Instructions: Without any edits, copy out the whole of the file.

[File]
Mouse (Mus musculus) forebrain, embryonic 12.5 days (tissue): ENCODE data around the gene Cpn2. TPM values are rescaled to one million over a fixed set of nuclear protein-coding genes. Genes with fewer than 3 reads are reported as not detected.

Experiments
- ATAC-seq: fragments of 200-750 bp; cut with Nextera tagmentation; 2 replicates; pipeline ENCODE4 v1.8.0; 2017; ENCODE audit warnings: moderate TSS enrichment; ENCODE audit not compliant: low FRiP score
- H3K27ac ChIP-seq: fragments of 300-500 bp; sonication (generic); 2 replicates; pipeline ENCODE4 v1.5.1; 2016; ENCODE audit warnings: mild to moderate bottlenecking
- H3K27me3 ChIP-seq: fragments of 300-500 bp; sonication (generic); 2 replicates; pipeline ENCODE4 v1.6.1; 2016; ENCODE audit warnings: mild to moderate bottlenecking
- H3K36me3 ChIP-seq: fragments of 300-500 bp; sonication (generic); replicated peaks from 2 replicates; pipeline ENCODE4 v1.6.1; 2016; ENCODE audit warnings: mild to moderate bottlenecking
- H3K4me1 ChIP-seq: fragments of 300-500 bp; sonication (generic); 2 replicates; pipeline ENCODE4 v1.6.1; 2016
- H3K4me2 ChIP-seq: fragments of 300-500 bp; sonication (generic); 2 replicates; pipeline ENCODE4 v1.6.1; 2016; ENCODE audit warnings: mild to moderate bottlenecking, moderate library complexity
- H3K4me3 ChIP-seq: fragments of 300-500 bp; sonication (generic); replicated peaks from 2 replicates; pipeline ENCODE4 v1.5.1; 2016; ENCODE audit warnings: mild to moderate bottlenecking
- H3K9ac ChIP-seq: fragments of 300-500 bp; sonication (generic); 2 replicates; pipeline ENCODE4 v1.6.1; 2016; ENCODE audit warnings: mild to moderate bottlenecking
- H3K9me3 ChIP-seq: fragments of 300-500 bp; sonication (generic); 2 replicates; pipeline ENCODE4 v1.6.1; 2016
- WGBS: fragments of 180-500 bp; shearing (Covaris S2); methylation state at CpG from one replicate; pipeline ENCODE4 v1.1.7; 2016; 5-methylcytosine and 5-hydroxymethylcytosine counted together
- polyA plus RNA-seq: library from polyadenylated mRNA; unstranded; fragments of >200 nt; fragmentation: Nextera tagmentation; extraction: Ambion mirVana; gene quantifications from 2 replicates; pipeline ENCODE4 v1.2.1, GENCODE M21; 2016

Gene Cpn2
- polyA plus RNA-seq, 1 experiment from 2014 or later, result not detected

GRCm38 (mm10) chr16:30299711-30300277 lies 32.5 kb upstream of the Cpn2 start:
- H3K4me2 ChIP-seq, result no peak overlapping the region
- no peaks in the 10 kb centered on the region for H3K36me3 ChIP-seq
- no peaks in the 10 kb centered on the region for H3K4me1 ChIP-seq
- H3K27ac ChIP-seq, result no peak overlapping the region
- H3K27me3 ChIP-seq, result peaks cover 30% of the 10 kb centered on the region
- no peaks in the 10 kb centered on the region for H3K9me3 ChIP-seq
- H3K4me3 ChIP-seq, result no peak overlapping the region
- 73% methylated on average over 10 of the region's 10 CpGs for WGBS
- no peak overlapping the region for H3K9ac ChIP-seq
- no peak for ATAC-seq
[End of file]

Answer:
Mouse (Mus musculus) forebrain, embryonic 12.5 days (tissue): ENCODE data around the gene Cpn2. TPM values are rescaled to one million over a fixed set of nuclear protein-coding genes. Genes with fewer than 3 reads are reported as not detected.

Experiments
- ATAC-seq: fragments of 200-750 bp; cut with Nextera tagmentation; 2 replicates; pipeline ENCODE4 v1.8.0; 2017; ENCODE audit warnings: moderate TSS enrichment; ENCODE audit not compliant: low FRiP score
- H3K27ac ChIP-seq: fragments of 300-500 bp; sonication (generic); 2 replicates; pipeline ENCODE4 v1.5.1; 2016; ENCODE audit warnings: mild to moderate bottlenecking
- H3K27me3 ChIP-seq: fragments of 300-500 bp; sonication (generic); 2 replicates; pipeline ENCODE4 v1.6.1; 2016; ENCODE audit warnings: mild to moderate bottlenecking
- H3K36me3 ChIP-seq: fragments of 300-500 bp; sonication (generic); replicated peaks from 2 replicates; pipeline ENCODE4 v1.6.1; 2016; ENCODE audit warnings: mild to moderate bottlenecking
- H3K4me1 ChIP-seq: fragments of 300-500 bp; sonication (generic); 2 replicates; pipeline ENCODE4 v1.6.1; 2016
- H3K4me2 ChIP-seq: fragments of 300-500 bp; sonication (generic); 2 replicates; pipeline ENCODE4 v1.6.1; 2016; ENCODE audit warnings: mild to moderate bottlenecking, moderate library complexity
- H3K4me3 ChIP-seq: fragments of 300-500 bp; sonication (generic); replicated peaks from 2 replicates; pipeline ENCODE4 v1.5.1; 2016; ENCODE audit warnings: mild to moderate bottlenecking
- H3K9ac ChIP-seq: fragments of 300-500 bp; sonication (generic); 2 replicates; pipeline ENCODE4 v1.6.1; 2016; ENCODE audit warnings: mild to moderate bottlenecking
- H3K9me3 ChIP-seq: fragments of 300-500 bp; sonication (generic); 2 replicates; pipeline ENCODE4 v1.6.1; 2016
- WGBS: fragments of 180-500 bp; shearing (Covaris S2); methylation state at CpG from one replicate; pipeline ENCODE4 v1.1.7; 2016; 5-methylcytosine and 5-hydroxymethylcytosine counted together
- polyA plus RNA-seq: library from polyadenylated mRNA; unstranded; fragments of >200 nt; fragmentation: Nextera tagmentation; extraction: Ambion mirVana; gene quantifications from 2 replicates; pipeline ENCODE4 v1.2.1, GENCODE M21; 2016

Gene Cpn2
- polyA plus RNA-seq, 1 experiment from 2014 or later, result not detected

GRCm38 (mm10) chr16:30299711-30300277 lies 32.5 kb upstream of the Cpn2 start:
- H3K4me2 ChIP-seq, result no peak overlapping the region
- no peaks in the 10 kb centered on the region for H3K36me3 ChIP-seq
- no peaks in the 10 kb centered on the region for H3K4me1 ChIP-seq
- H3K27ac ChIP-seq, result no peak overlapping the region
- H3K27me3 ChIP-seq, result peaks cover 30% of the 10 kb centered on the region
- no peaks in the 10 kb centered on the region for H3K9me3 ChIP-seq
- H3K4me3 ChIP-seq, result no peak overlapping the region
- 73% methylated on average over 10 of the region's 10 CpGs for WGBS
- no peak overlapping the region for H3K9ac ChIP-seq
- no peak for ATAC-seq